The world jumped back into view, just like it had never left, or I had never been gone. The feeling that I was a ghost like the ones I’ve been seeing, that I’m slightly invisible, vanished in a blink. And in it’s place sat the usual comfortableness of being able to see the strangers I look at, the places I go, the book titles sitting on shelves in the store.

Zbraslav from my window that night looked itself again. I could clearly make out the houses and the streetlights and the river that wound through the darkness, running its tireless course to Prague and beyond. What a gift our sight is.

And what a gift it is to lose it.

I hope I never judge someone who cries in public or has a meltdown – even adults can feel like lost little children sometimes. But I also hope that they take comfort knowing they will be found again, and will appreciate the sight of safety so much more for it.

I hope I never lose my sight again, just because it’s kind of a hassle and my mental health is already working overtime. But I also hope I don’t forget to focus on the beautiful things right in front of me that I can see, rather than worry about the dizzying world in the far-off, unclear future. I hope I never forget what it is to live in a world with light and darkness. And that for those who don’t have the proper lens, the darkness can be overwhelming and the light, a savior.

I hope I never lose sight of my Savior. When I feel myself becoming a ghost, lost in an indiscernible dance of shadows, when the tears start to brim and I stand paralyzed in fear, rooted in hope, I know my Savior will come for me. Because he always has.

Revelation 7:17

“For the Lamb at the center of the throne will be their shepherd; ‘he will lead them to springs of living water,’ ‘And God will wipe away every tear from their eyes.’”

What if we’re all bullfrogs?

Some days are deep-pond days. When the afternoon sunlight is clear and warm and stretches lazily across the deck where you sit eating cake, truffles and braided raisin cake; when your head feels swampy from the springy perks in temperature and the richness of your coffee; on those days the smallest things will reveal the deepest meanings.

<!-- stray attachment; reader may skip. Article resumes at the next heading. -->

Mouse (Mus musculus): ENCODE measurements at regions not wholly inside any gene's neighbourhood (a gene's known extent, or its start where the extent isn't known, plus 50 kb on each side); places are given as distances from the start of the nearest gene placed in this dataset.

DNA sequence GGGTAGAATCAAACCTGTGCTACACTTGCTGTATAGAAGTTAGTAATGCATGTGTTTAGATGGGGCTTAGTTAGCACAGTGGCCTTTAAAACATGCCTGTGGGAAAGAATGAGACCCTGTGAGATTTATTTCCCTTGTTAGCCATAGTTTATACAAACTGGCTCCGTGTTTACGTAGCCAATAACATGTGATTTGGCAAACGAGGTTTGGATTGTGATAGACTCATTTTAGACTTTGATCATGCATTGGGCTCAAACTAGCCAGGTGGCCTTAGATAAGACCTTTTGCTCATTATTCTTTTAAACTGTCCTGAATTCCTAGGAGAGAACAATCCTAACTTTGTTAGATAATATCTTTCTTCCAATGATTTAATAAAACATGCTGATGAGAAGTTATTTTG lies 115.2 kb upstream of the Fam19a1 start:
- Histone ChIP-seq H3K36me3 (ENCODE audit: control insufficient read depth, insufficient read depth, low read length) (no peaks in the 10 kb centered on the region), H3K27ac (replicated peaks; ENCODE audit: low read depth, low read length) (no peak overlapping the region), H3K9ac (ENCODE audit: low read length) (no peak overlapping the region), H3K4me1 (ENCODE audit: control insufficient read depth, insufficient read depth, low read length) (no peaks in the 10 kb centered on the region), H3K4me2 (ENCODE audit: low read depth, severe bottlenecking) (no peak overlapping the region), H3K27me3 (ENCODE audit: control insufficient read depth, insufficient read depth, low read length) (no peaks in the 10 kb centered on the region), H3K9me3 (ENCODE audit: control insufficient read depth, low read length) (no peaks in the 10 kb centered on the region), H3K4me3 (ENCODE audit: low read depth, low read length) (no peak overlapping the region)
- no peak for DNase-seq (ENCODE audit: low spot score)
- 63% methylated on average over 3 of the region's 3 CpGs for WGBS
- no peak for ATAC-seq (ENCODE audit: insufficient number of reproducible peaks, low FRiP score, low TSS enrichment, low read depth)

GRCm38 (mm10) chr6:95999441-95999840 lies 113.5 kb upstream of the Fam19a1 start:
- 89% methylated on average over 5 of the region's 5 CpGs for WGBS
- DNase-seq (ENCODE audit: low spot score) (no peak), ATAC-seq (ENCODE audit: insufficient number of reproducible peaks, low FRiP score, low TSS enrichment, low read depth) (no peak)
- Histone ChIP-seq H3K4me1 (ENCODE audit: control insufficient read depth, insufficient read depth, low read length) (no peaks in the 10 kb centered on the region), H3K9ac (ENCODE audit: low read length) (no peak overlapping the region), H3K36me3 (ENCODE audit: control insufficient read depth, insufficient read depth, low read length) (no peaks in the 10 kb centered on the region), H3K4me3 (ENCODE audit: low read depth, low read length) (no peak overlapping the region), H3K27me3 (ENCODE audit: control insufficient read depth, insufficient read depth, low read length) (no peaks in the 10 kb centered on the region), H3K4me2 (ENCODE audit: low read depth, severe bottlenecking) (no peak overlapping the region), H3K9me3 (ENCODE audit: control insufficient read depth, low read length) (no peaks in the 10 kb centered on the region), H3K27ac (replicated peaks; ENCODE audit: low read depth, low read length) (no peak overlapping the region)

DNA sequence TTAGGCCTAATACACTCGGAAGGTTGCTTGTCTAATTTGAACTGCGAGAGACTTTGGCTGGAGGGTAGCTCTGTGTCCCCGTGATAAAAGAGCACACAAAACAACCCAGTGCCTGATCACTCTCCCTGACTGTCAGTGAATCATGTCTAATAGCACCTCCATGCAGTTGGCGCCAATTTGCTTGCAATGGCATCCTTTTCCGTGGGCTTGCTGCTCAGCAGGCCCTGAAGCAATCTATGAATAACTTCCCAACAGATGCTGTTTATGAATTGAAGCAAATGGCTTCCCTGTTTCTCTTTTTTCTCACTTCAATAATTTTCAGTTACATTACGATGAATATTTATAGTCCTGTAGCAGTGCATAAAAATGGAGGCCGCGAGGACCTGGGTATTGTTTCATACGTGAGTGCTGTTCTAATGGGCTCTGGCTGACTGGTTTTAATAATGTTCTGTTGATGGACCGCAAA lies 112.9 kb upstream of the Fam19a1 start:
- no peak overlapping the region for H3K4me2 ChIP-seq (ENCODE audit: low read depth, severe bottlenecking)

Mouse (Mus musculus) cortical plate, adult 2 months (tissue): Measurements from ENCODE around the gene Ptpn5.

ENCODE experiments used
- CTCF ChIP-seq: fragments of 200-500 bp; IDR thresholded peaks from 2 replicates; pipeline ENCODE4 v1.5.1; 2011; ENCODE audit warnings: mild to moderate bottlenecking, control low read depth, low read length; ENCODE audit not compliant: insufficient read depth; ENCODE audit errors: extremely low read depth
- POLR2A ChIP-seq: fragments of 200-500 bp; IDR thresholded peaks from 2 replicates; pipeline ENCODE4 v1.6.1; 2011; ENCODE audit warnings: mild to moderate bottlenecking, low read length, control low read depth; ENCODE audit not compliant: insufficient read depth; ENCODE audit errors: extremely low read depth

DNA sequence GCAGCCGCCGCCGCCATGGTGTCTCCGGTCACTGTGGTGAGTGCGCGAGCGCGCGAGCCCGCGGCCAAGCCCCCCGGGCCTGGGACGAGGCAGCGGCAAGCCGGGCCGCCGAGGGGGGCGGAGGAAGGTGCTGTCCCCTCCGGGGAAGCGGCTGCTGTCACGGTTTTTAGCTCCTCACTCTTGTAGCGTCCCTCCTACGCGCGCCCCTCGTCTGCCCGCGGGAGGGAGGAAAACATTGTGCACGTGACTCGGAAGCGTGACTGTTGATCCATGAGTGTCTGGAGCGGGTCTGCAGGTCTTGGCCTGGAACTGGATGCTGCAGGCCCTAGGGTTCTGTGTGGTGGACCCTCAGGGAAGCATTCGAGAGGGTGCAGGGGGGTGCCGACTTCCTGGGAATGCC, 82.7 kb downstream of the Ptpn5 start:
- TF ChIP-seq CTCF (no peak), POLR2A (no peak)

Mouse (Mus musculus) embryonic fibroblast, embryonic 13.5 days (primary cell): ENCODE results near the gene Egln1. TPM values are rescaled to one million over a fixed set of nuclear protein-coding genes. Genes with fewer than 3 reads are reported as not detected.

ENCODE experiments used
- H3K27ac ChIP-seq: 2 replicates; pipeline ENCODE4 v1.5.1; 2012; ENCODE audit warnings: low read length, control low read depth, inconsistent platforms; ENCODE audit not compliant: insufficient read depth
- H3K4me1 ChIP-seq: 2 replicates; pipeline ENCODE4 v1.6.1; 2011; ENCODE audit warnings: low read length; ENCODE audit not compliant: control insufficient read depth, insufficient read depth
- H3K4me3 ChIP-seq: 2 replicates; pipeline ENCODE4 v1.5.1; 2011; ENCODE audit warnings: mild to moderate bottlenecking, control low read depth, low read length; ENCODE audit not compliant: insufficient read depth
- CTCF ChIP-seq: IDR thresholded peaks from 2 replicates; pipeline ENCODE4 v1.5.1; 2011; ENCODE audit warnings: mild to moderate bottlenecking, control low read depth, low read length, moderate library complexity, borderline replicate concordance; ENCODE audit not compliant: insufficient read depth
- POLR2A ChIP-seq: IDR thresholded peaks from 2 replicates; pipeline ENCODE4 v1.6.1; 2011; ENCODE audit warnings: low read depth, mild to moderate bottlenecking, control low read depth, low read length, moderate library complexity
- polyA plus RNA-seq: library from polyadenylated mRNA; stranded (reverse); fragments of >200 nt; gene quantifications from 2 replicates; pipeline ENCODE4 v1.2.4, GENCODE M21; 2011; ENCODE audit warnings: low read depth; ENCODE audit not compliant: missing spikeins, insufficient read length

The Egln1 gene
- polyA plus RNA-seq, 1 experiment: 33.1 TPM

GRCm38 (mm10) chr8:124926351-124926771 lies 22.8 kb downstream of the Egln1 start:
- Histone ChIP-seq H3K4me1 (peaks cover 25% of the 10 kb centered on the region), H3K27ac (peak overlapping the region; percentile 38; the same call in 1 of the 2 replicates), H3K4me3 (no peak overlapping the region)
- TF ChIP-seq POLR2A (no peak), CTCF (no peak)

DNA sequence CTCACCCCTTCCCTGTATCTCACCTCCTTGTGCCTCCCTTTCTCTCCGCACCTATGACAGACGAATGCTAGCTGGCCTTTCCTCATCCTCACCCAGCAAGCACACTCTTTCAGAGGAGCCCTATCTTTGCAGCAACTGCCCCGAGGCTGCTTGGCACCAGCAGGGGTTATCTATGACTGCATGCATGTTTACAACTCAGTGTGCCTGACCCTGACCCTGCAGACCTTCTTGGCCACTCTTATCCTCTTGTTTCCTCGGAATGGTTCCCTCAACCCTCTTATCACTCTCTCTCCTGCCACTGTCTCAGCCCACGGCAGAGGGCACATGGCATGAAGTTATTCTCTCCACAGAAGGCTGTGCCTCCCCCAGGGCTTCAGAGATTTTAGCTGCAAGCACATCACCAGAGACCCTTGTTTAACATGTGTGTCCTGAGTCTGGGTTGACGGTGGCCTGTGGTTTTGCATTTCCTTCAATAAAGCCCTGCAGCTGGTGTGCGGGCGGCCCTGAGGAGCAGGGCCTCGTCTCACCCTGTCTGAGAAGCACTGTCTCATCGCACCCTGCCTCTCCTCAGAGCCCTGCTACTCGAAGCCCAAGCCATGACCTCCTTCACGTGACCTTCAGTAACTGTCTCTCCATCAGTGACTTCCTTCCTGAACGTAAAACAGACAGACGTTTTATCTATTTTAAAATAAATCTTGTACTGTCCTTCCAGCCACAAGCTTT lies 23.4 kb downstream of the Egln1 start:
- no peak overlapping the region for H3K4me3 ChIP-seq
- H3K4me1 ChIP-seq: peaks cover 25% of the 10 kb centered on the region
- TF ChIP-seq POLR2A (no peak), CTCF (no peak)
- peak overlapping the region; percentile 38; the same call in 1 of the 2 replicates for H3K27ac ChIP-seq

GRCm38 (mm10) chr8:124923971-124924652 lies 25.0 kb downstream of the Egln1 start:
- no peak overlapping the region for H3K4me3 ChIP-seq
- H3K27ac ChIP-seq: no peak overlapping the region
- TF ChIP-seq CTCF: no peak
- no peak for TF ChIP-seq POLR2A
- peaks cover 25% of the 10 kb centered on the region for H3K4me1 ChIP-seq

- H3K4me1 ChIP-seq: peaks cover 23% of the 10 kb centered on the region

Friday was a deep-pond day.

I had been meaning to visit the ‘P’ family for weeks but holidays and school schedules kept getting in the way. It was all for the best. Friday turned into one of those days which required an escape from my usual routine of going home, cleaning up, and putting in a few more hours of work till sundown. I needed a break.

So off the train to the small village, one stop outside Prague, and into the ever-open arms of Mrs. P, I literally ran. She’s been my mom-away-from-mom for two years now (one of several that I’m blessed to have here in Prague, actually. Life Tip: endear yourself to loving adults – they will scoop you out of messes you don’t even realize you’re in).

The moment I walked through the door, I was given a second lunch (mucher better than the first, served in the school cafeteria) and a tall glass of Kofola. For those who don’t know, Kofola is the Czech version of Coca-Cola. It’s decent enough, though not as sweet as American Coke, and I have quite adapted to its gingery taste. I’ve known the P’s since 2010 and they’ve never failed to feed me into oblivion.

After I finished eating the dumplings and sun-dried tomato-stuffed chicken, my water glass was topped off and Karel brought me a caffe latte.

I met Karel when he was just sixteen. He has turned into a sharp, smart, driven young man studying at the most prestigious University in Prague, but I still see the sweet boy with mispronounced English showing us Americans all of the city’s oldest sights.

His younger sister, Jana, is a darling. I gave her English lessons last year and she’s improved immensely, although I doubt I can take much credit.

The four of us – Karel, Jana, Mrs. P and myself – lounged on the shaded deck around a wooden table covered with a colorful spread of desserts and coffee trimmings. The sunshine washed over us like cool waves on a tired beach.

It’s hard to admit, especially for young people, I think, that we get tired. That we’re at the end of our rope. That we need a break. We are not the endless stores of energy that we thought we were in college (and now that I’ve given up the energy drinks and napping through Astronomy class, I’m beginning to feel it). It’s not just a physical thing. It’s emotional too.